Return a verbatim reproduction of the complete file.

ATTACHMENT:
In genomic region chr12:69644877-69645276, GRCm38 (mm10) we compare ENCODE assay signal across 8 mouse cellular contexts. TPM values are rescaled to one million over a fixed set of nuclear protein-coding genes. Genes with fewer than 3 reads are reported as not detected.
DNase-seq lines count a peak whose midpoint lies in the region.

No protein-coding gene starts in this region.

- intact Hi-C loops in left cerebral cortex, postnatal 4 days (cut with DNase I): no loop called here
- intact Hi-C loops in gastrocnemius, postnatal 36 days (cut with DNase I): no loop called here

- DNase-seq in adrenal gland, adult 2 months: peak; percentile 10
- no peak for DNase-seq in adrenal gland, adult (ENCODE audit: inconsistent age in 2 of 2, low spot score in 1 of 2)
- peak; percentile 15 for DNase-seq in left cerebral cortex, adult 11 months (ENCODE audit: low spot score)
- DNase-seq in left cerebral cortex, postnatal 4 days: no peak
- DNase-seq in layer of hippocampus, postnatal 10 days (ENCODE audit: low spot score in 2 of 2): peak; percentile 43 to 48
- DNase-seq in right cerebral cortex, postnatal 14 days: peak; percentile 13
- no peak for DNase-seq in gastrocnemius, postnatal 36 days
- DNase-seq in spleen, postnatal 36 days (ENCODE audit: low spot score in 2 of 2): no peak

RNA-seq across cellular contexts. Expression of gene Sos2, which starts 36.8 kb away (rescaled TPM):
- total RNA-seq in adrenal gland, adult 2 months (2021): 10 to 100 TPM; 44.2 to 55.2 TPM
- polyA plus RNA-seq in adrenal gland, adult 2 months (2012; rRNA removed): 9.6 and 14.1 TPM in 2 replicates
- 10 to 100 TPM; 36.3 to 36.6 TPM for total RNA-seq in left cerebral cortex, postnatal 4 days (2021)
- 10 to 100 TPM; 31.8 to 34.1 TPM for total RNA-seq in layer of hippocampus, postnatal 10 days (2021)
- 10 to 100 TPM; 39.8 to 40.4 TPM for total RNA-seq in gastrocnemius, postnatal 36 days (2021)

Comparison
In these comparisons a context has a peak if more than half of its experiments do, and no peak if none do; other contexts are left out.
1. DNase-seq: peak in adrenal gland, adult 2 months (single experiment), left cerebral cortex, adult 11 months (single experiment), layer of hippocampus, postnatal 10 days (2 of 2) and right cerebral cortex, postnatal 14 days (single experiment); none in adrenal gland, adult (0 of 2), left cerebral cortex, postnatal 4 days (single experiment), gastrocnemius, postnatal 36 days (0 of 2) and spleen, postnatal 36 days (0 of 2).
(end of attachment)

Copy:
In genomic region chr12:69644877-69645276, GRCm38 (mm10) we compare ENCODE assay signal across 8 mouse cellular contexts. TPM values are rescaled to one million over a fixed set of nuclear protein-coding genes. Genes with fewer than 3 reads are reported as not detected.
DNase-seq lines count a peak whose midpoint lies in the region.

No protein-coding gene starts in this region.

- intact Hi-C loops in left cerebral cortex, postnatal 4 days (cut with DNase I): no loop called here
- intact Hi-C loops in gastrocnemius, postnatal 36 days (cut with DNase I): no loop called here

- DNase-seq in adrenal gland, adult 2 months: peak; percentile 10
- no peak for DNase-seq in adrenal gland, adult (ENCODE audit: inconsistent age in 2 of 2, low spot score in 1 of 2)
- peak; percentile 15 for DNase-seq in left cerebral cortex, adult 11 months (ENCODE audit: low spot score)
- DNase-seq in left cerebral cortex, postnatal 4 days: no peak
- DNase-seq in layer of hippocampus, postnatal 10 days (ENCODE audit: low spot score in 2 of 2): peak; percentile 43 to 48
- DNase-seq in right cerebral cortex, postnatal 14 days: peak; percentile 13
- no peak for DNase-seq in gastrocnemius, postnatal 36 days
- DNase-seq in spleen, postnatal 36 days (ENCODE audit: low spot score in 2 of 2): no peak

RNA-seq across cellular contexts. Expression of gene Sos2, which starts 36.8 kb away (rescaled TPM):
- total RNA-seq in adrenal gland, adult 2 months (2021): 10 to 100 TPM; 44.2 to 55.2 TPM
- polyA plus RNA-seq in adrenal gland, adult 2 months (2012; rRNA removed): 9.6 and 14.1 TPM in 2 replicates
- 10 to 100 TPM; 36.3 to 36.6 TPM for total RNA-seq in left cerebral cortex, postnatal 4 days (2021)
- 10 to 100 TPM; 31.8 to 34.1 TPM for total RNA-seq in layer of hippocampus, postnatal 10 days (2021)
- 10 to 100 TPM; 39.8 to 40.4 TPM for total RNA-seq in gastrocnemius, postnatal 36 days (2021)

Comparison
In these comparisons a context has a peak if more than half of its experiments do, and no peak if none do; other contexts are left out.
1. DNase-seq: peak in adrenal gland, adult 2 months (single experiment), left cerebral cortex, adult 11 months (single experiment), layer of hippocampus, postnatal 10 days (2 of 2) and right cerebral cortex, postnatal 14 days (single experiment); none in adrenal gland, adult (0 of 2), left cerebral cortex, postnatal 4 days (single experiment), gastrocnemius, postnatal 36 days (0 of 2) and spleen, postnatal 36 days (0 of 2).